Newly independent United States of America 独立直後の米国

With that, the lecture wrapped up. The next lecture will be held on Thursday, August 1st and will focus on education in America. The lecture will be open to people who live or work in Seika or are Seika Global Network members. Details will be included in the July issue of Seika’s town newsletter, Hanaso. Hope to see you there!



3rd Annual American Kids 第3回の「アメリカン・キッズ」

Hey everyone, Margaret from Kameoka here. I’d like to share my recent event “American Kids” with you.


On May 25th, we held the 3rd annual American Kids summer day camp for kids in Kameoka. When I was growing up in the United States, I participated in summer camps every year during our 3 month summer vacation, and I am glad I have had the chance to share some of my experiences with the kids of my town.


I designed the event as a one day camp where I could teach camp craftsand games to the kids. I asked 3 of the Kyoto CIRs (Steven, Alice, and Mark), and 2 of Kameoka’s ALT’s (Lars and Mason) to help me out. Rather than try to teach English, I wanted the kids to have the chance to learn about games and crafts played by kids in America and to have a chance to interact with people from a different culture.



Staff Members スタッフ

We began with an ice-breaking activity to get the kids loosened up. We stood in a circle and had to pass a balloon around the circle without using our hands. It was especially difficult when there was a big height difference. The kids all seemed kind of nervous at first, but by the end of the game they were all laughing and making friends with the CIRs and ALTs.


Ice Breaking アイスブレーキング

Ice Breaking アイスブレーキング

This year we introduced a very difficult but very popular craft: a dreamcatcher. A dreamcatcher is a traditional Native American protective charm. If you hang it over your bed it will catch nightmares in the net and they will disappear, but good dreams will pass through the center hole and travel down the “legs” and into your head.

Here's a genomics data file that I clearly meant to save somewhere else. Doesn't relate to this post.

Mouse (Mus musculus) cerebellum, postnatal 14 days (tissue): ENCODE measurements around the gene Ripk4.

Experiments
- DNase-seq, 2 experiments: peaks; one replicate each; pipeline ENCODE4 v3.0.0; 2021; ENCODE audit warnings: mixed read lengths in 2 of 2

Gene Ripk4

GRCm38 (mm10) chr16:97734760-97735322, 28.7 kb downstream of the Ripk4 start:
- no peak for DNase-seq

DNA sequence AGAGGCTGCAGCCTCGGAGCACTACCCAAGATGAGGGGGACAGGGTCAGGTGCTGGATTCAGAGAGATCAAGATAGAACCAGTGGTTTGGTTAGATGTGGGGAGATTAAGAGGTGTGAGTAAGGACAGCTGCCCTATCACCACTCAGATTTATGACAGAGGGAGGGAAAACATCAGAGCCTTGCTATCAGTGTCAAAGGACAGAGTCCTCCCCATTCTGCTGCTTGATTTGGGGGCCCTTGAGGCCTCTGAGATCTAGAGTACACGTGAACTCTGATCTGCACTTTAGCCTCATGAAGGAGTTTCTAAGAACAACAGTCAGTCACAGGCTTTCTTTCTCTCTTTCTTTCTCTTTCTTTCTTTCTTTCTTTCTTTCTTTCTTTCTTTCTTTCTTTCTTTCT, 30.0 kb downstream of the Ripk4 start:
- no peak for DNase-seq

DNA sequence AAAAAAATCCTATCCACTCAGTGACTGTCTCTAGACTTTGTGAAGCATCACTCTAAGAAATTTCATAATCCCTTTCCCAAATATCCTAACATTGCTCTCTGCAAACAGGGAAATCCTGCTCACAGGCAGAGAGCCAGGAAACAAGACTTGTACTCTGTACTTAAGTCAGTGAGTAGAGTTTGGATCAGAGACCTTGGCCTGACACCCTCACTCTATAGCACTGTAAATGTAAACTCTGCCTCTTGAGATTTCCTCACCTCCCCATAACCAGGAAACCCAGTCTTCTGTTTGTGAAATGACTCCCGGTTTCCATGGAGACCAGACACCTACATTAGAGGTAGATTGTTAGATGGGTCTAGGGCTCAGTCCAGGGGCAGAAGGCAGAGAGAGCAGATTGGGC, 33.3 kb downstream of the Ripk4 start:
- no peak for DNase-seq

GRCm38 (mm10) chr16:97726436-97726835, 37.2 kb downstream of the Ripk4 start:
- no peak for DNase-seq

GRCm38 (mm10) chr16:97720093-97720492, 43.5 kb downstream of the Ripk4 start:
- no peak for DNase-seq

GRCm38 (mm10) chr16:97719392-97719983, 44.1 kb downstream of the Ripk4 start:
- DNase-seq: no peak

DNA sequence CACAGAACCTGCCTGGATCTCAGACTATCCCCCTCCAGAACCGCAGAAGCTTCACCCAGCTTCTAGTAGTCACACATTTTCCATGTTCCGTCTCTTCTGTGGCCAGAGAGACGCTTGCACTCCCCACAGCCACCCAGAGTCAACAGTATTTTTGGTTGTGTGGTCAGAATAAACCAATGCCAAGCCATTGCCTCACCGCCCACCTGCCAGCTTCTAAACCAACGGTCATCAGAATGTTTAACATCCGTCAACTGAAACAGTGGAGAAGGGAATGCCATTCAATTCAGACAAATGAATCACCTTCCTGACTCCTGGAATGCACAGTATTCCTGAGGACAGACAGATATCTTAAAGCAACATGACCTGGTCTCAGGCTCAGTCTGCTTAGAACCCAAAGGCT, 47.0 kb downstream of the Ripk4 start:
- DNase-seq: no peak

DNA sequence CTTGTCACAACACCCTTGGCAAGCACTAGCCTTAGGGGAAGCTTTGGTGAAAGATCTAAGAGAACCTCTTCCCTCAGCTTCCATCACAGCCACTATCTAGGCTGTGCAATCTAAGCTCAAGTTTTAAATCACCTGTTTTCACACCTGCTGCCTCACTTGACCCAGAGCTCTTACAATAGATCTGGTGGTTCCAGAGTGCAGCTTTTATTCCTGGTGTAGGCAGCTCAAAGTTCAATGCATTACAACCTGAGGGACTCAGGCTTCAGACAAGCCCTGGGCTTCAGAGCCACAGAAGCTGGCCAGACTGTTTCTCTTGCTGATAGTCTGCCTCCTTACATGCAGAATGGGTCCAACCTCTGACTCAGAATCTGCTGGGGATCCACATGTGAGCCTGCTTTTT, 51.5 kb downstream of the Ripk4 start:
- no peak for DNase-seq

Dreamcatcher ドリームキャッチャー

Many of the kids had trouble with the intricate weaving, but with the help of the parents and staff members, each kid made their own beautiful dreamcatcher.


Making Dreamcatchers   ドリームキャッチャー作り

Making Dreamcatchers   ドリームキャッチャー作り


Making Dreamcatchers   ドリームキャッチャー作り

Then it was time for the relay races. First the kids had to race with a tennis ball between their knees. Some tried to run and some tried to jump, but everyone had a good time. Then, the kids learned the American style crab walk.



Tennis Ball Relay テニスボールリレー


American Crab Walk アメリカのカニウォーク

We finished up with a special English book introducing body parts and movements. All the kids joined in yelling out the answers and had great fun copying the motions together even though only three hours before they had been strangers. That’s the power of camp!



Reading an English Book    英語の絵本の読み聞かせタイム

国際理解講座「多文化社会 ~フランスとイギリス」 Multicultural Seminar: France and England

IMG_6811The rainy season has started and summer is around the corner! Alice from KPIC and Mark from the Kyoto Prefectural Office here.

On May 12th and 18th, we held an international understanding lecture with the theme “Multicultural cultures: France and the U.K”.


5月12日と18日に「多文化社会 ~フランスとイギリス」というテーマで国際理解講座を開きました。

Alice – Multicultural France
アリス ー 多文化フランス

Algerian family in Paris in the 60s 60年代 パリのアルジェリアの家族

Algerian family in Paris in the 60s
60年代 パリのアルジェリアの家族